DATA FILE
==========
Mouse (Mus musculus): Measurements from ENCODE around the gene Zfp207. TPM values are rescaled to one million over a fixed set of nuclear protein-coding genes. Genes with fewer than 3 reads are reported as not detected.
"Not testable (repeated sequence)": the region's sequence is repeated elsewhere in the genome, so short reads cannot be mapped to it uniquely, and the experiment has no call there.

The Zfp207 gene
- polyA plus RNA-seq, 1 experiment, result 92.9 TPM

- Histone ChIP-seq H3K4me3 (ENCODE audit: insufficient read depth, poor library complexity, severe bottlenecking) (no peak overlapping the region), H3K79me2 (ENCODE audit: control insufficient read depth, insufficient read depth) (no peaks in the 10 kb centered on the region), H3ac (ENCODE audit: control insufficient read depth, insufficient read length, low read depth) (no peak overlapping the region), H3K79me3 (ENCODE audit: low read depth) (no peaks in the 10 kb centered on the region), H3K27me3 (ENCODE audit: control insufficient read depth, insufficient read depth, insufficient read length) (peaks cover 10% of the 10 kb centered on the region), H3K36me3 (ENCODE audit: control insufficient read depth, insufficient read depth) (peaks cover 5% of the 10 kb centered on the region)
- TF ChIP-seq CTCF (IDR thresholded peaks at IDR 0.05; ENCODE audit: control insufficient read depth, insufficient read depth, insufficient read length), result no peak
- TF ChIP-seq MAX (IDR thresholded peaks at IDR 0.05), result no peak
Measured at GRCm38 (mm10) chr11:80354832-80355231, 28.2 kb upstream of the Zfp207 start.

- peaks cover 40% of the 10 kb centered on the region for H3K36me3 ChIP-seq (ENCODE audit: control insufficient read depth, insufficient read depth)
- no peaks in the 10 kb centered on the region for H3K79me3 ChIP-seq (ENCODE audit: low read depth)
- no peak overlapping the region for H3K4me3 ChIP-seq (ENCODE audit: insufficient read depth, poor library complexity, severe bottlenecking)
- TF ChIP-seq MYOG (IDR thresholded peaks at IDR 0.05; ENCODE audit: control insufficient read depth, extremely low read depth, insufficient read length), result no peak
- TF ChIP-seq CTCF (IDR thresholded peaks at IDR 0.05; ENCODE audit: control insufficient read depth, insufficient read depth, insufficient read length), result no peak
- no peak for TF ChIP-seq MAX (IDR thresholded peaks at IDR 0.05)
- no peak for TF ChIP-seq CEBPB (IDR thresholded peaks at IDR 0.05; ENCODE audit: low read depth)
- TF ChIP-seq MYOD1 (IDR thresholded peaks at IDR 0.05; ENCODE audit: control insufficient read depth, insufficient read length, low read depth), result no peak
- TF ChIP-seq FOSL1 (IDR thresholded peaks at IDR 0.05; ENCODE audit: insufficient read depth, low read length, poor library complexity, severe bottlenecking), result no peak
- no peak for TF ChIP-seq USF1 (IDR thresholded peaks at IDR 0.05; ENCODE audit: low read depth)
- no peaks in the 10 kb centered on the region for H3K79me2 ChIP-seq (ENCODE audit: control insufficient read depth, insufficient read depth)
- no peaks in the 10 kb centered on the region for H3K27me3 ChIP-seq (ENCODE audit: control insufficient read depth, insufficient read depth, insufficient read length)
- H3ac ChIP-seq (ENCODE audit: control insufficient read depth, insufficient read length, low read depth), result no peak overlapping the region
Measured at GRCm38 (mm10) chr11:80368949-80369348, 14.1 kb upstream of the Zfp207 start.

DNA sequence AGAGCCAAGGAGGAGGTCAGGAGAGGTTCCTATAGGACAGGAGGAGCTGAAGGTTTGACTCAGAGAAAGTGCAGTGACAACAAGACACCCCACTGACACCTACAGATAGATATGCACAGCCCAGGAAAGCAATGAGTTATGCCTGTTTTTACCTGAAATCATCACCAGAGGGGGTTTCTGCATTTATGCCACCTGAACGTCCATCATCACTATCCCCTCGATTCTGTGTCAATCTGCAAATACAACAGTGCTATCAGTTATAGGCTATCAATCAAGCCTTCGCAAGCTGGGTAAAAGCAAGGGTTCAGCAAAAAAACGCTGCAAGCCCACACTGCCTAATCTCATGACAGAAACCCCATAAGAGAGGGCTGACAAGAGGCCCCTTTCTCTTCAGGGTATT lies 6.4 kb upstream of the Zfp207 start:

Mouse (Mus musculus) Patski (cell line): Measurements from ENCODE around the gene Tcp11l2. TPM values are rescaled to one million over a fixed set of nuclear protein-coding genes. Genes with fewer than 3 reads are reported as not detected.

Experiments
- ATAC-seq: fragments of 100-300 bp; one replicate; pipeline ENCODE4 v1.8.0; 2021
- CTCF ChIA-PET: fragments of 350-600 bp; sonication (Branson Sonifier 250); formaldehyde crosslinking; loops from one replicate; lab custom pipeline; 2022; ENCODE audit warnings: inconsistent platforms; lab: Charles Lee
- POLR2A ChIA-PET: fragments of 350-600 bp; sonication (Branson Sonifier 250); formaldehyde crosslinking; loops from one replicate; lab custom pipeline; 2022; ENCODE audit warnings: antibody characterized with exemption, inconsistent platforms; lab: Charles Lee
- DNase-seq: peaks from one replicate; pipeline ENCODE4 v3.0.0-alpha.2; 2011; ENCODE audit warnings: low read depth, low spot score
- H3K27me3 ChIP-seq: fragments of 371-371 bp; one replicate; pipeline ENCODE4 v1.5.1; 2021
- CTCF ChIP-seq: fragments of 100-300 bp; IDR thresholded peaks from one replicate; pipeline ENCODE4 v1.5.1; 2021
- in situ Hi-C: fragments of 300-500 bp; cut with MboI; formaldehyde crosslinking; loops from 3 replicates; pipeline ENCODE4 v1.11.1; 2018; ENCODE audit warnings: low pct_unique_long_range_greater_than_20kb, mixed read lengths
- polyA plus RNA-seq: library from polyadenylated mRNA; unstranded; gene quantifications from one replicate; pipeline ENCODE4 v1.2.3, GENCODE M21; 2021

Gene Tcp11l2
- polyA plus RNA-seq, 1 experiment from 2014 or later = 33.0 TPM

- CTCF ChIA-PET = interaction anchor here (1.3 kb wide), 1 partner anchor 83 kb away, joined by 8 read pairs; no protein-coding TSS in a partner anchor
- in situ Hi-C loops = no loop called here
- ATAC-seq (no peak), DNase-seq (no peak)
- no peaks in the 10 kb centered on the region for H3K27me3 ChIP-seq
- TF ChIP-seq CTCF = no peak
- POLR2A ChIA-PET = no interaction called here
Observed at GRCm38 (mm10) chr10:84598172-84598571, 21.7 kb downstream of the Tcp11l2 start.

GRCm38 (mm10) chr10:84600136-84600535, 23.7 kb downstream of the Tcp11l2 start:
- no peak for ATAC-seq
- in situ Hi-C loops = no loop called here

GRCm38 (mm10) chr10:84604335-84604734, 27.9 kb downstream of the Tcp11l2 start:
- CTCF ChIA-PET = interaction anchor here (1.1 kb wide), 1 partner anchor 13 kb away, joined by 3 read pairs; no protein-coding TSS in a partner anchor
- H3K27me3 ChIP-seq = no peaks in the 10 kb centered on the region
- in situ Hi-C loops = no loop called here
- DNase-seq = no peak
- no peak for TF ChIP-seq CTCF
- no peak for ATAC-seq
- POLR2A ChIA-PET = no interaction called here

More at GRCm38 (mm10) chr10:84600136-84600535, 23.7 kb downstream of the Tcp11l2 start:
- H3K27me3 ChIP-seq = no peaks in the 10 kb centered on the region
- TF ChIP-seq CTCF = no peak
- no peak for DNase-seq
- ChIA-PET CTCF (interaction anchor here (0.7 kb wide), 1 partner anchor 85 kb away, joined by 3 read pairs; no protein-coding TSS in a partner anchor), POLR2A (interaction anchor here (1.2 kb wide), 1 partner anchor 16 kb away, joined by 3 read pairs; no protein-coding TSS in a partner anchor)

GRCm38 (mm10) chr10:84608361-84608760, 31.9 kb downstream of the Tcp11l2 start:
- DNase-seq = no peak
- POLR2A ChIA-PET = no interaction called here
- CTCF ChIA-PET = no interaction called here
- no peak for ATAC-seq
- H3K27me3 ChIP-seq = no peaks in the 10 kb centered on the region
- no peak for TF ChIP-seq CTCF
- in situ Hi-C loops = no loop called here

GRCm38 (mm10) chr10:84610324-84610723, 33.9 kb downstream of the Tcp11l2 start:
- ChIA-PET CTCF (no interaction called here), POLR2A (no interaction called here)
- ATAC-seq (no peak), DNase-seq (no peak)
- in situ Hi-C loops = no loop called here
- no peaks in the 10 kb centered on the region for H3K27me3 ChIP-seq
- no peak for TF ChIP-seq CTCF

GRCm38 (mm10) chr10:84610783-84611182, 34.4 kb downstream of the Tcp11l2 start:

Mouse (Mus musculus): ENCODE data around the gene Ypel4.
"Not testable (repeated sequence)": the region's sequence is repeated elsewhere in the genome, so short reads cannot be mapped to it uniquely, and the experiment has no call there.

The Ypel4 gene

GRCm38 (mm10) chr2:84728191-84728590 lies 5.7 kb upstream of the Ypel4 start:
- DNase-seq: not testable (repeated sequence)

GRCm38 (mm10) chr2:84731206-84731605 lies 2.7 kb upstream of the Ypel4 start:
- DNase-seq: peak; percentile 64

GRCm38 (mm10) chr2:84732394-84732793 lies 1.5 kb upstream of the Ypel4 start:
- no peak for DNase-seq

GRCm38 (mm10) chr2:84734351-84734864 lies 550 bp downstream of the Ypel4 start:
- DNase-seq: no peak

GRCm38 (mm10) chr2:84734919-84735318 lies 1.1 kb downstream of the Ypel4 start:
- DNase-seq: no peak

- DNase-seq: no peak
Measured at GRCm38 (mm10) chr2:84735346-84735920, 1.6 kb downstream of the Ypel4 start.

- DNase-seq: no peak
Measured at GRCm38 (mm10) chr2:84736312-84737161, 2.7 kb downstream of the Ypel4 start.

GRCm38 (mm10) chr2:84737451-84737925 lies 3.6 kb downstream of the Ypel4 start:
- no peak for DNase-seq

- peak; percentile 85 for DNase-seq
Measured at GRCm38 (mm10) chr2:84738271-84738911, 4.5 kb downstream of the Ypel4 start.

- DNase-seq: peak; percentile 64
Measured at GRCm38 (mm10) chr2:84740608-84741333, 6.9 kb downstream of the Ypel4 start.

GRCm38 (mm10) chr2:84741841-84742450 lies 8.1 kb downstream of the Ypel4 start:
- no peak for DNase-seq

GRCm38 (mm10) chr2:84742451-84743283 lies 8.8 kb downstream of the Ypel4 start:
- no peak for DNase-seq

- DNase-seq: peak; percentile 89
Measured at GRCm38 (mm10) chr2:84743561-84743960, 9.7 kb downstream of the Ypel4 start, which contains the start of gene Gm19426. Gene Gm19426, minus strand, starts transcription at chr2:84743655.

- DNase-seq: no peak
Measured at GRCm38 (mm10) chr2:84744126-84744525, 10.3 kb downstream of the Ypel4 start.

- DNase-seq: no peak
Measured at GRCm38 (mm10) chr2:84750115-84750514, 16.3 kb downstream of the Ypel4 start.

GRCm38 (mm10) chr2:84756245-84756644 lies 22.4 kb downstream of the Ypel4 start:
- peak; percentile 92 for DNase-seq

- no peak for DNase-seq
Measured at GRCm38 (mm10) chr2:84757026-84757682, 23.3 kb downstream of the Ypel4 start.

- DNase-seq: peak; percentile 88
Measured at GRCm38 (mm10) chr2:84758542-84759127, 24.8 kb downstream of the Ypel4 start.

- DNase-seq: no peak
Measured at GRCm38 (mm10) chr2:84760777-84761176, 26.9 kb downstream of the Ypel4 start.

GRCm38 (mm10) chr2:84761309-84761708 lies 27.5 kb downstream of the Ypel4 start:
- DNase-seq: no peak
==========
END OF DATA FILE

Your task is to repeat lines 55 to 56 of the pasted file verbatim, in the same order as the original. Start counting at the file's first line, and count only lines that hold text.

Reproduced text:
- H3K27me3 ChIP-seq = no peaks in the 10 kb centered on the region
- TF ChIP-seq CTCF = no peak